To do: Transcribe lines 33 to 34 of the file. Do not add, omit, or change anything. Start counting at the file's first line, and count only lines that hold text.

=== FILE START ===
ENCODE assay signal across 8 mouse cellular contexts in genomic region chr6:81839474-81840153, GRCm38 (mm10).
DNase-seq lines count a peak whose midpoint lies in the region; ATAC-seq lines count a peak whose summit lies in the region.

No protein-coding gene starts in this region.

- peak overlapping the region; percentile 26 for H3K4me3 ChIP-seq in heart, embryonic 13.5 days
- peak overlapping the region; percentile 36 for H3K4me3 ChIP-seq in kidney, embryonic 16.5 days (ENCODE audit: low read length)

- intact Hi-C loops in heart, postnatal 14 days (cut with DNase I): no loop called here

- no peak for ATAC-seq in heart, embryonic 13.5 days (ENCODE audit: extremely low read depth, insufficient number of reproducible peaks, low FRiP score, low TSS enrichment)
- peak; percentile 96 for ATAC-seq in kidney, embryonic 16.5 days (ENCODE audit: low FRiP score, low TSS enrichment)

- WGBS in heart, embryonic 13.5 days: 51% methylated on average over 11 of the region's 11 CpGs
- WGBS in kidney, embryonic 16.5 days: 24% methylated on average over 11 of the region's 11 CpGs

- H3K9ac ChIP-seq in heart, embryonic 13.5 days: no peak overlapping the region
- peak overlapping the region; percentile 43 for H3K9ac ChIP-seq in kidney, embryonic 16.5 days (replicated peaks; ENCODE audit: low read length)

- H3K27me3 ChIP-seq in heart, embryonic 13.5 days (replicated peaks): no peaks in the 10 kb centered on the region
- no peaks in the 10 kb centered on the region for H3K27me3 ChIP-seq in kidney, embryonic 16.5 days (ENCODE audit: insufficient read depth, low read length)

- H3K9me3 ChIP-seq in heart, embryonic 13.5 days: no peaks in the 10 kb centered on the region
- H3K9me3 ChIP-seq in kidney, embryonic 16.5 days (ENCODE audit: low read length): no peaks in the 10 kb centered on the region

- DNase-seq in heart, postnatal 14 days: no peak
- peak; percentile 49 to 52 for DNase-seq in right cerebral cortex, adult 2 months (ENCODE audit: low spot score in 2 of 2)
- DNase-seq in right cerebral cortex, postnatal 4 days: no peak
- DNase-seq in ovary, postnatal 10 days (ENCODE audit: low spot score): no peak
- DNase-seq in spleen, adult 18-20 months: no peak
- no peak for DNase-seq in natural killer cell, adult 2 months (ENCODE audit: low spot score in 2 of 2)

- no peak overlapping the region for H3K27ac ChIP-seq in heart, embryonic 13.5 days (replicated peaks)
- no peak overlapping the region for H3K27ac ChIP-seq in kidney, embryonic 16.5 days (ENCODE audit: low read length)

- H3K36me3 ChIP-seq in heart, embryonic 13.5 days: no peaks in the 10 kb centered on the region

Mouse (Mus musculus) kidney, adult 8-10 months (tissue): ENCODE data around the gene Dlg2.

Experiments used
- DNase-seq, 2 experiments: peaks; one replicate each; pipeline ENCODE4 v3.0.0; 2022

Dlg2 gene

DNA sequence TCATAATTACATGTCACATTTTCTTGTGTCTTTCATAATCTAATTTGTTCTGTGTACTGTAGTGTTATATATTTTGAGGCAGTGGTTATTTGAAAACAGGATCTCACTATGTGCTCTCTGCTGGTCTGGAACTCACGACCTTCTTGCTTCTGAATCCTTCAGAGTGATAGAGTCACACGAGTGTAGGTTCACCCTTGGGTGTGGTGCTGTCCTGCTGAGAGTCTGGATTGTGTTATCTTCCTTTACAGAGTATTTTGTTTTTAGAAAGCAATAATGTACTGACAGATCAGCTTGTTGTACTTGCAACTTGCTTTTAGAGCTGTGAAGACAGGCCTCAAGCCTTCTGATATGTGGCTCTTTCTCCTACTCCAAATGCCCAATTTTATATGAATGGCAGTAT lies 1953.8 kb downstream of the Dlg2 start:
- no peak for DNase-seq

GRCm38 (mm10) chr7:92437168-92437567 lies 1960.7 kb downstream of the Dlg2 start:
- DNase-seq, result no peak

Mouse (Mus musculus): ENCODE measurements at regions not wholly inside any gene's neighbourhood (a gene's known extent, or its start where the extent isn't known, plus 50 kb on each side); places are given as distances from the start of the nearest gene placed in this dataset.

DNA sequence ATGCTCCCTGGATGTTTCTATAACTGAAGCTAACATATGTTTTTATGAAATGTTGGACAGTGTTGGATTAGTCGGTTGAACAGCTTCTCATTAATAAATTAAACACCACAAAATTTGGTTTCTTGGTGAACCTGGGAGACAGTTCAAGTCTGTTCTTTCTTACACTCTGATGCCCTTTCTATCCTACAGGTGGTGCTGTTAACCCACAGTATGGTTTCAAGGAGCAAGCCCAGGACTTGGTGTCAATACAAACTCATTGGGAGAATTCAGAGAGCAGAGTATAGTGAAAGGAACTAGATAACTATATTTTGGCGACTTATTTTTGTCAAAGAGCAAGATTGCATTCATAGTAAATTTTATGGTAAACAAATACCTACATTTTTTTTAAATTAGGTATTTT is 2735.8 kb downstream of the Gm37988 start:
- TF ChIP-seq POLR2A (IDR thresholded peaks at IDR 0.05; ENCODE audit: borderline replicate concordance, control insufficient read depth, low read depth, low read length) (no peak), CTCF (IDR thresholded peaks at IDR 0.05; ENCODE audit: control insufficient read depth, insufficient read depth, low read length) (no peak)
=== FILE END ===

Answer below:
- DNase-seq, result no peak

Mouse (Mus musculus): ENCODE measurements at regions not wholly inside any gene's neighbourhood (a gene's known extent, or its start where the extent isn't known, plus 50 kb on each side); places are given as distances from the start of the nearest gene placed in this dataset.